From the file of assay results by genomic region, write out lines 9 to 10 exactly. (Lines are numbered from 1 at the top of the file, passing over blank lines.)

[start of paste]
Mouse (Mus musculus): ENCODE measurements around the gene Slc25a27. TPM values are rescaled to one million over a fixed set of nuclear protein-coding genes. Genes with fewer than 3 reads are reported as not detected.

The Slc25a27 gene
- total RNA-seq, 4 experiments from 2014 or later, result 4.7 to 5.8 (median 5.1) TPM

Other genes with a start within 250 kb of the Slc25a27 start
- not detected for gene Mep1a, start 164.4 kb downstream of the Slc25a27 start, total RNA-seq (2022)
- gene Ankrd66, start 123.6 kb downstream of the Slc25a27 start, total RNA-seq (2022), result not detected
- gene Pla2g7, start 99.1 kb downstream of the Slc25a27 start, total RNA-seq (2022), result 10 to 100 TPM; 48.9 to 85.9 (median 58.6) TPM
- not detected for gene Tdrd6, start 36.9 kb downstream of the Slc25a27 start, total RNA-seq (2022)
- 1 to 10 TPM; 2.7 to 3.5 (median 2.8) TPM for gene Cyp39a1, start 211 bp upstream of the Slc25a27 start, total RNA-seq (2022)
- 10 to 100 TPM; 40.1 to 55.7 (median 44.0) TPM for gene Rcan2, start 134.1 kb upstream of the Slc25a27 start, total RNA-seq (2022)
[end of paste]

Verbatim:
- 1 to 10 TPM; 2.7 to 3.5 (median 2.8) TPM for gene Cyp39a1, start 211 bp upstream of the Slc25a27 start, total RNA-seq (2022)
- 10 to 100 TPM; 40.1 to 55.7 (median 44.0) TPM for gene Rcan2, start 134.1 kb upstream of the Slc25a27 start, total RNA-seq (2022)